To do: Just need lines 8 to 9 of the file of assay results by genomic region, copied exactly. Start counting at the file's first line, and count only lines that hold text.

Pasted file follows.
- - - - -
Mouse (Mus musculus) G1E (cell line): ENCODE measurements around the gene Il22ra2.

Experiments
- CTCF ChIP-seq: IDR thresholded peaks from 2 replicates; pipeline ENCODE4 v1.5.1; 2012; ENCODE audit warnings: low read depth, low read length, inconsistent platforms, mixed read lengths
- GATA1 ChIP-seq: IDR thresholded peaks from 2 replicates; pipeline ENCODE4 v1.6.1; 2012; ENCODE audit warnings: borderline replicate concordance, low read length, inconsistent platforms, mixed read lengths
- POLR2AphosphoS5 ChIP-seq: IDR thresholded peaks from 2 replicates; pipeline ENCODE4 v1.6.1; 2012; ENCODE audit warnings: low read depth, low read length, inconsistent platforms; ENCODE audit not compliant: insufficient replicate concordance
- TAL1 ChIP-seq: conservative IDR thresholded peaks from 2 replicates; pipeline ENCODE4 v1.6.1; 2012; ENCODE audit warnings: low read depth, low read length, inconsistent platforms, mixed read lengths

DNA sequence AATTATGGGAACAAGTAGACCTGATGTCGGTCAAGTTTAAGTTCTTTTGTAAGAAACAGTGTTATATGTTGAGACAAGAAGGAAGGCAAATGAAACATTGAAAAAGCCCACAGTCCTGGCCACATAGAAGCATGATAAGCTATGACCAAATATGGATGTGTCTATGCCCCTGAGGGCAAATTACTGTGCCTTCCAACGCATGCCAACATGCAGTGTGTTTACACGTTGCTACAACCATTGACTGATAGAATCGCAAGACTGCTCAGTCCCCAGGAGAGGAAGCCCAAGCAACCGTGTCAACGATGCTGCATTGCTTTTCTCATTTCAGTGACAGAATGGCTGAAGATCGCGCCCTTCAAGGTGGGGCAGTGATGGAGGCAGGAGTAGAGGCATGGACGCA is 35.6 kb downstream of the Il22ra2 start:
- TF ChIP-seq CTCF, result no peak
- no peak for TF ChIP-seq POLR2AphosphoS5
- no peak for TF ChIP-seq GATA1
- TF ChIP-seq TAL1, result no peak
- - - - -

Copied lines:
- TF ChIP-seq CTCF, result no peak
- no peak for TF ChIP-seq POLR2AphosphoS5